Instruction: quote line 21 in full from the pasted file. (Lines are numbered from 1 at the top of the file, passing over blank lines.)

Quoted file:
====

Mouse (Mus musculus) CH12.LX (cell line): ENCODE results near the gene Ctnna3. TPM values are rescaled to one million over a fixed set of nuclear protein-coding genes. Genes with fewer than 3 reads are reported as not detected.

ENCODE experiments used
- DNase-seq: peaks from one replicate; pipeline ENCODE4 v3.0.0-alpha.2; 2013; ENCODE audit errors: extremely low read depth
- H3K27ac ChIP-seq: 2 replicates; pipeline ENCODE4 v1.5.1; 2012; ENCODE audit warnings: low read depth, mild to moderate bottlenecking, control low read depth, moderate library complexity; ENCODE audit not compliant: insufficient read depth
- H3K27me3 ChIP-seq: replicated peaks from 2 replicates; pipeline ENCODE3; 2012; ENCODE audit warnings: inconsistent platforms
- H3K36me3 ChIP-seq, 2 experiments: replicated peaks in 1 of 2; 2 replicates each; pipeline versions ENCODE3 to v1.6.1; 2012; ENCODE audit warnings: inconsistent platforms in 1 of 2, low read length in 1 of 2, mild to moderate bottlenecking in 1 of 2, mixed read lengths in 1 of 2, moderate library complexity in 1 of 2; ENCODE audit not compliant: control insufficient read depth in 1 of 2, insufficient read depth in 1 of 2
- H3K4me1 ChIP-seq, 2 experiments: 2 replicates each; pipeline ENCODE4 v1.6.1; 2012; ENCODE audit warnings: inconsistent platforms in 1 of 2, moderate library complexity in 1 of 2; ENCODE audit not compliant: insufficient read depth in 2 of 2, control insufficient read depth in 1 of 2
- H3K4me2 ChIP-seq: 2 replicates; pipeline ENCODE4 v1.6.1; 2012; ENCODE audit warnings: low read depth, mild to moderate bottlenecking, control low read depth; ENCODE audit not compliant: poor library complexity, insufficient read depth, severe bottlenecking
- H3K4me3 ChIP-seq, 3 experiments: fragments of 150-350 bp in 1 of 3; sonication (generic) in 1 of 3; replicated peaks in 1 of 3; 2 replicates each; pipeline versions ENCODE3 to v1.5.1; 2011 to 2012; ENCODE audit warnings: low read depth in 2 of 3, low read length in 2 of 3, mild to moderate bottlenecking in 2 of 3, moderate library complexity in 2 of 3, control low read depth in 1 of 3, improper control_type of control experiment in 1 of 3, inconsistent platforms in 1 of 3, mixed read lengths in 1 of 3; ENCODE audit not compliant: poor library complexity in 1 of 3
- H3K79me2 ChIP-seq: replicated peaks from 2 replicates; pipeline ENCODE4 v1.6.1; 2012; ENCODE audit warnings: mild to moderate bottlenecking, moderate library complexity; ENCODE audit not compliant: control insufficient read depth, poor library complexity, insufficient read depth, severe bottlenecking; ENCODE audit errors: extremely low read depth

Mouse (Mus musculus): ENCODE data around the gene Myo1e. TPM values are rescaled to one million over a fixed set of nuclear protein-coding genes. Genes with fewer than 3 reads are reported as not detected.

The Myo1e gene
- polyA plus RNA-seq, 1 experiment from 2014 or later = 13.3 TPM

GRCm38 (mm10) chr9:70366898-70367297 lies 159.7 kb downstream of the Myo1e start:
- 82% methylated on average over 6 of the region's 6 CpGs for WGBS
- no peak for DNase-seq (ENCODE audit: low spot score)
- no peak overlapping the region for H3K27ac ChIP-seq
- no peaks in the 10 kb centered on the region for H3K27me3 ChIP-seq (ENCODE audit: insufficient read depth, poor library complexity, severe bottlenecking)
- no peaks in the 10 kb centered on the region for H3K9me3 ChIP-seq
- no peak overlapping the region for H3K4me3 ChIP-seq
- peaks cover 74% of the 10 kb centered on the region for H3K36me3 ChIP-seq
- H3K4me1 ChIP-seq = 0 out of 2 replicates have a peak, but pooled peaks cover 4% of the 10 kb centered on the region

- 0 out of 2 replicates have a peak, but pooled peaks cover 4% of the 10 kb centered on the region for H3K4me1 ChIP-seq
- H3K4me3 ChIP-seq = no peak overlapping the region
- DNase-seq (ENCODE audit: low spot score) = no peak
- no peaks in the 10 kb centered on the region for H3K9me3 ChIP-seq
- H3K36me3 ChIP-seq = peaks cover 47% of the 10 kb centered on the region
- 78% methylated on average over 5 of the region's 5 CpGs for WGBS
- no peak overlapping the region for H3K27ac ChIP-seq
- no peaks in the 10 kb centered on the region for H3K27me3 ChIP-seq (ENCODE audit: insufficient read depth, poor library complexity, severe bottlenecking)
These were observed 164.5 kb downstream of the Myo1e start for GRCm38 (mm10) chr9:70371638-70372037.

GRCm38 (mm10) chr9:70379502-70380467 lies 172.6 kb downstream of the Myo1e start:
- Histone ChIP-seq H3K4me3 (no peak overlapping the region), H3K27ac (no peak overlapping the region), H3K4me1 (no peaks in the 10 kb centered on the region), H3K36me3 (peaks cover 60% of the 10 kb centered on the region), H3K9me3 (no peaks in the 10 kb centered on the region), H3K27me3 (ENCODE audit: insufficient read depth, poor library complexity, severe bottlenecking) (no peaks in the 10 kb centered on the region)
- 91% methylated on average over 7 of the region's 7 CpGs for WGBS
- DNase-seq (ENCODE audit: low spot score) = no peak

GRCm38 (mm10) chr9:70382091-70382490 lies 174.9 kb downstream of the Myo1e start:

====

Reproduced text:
- peaks cover 74% of the 10 kb centered on the region for H3K36me3 ChIP-seq